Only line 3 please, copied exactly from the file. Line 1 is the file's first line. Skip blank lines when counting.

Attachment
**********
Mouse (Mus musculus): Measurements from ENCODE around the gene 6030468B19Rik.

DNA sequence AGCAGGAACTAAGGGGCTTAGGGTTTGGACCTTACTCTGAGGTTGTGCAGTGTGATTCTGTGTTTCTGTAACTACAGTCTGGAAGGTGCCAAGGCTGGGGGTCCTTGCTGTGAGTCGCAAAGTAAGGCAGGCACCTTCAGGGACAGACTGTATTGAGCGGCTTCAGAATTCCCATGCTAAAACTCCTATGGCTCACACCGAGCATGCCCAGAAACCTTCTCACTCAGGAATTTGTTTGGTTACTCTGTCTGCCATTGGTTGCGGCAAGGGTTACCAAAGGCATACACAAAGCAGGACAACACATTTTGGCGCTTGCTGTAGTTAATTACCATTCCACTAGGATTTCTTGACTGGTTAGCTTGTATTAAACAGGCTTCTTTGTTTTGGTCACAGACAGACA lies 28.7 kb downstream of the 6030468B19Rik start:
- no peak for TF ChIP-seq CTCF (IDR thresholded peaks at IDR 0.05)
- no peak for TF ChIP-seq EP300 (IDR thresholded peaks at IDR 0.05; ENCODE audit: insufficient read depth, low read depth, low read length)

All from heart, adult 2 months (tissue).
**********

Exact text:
- no peak for TF ChIP-seq CTCF (IDR thresholded peaks at IDR 0.05)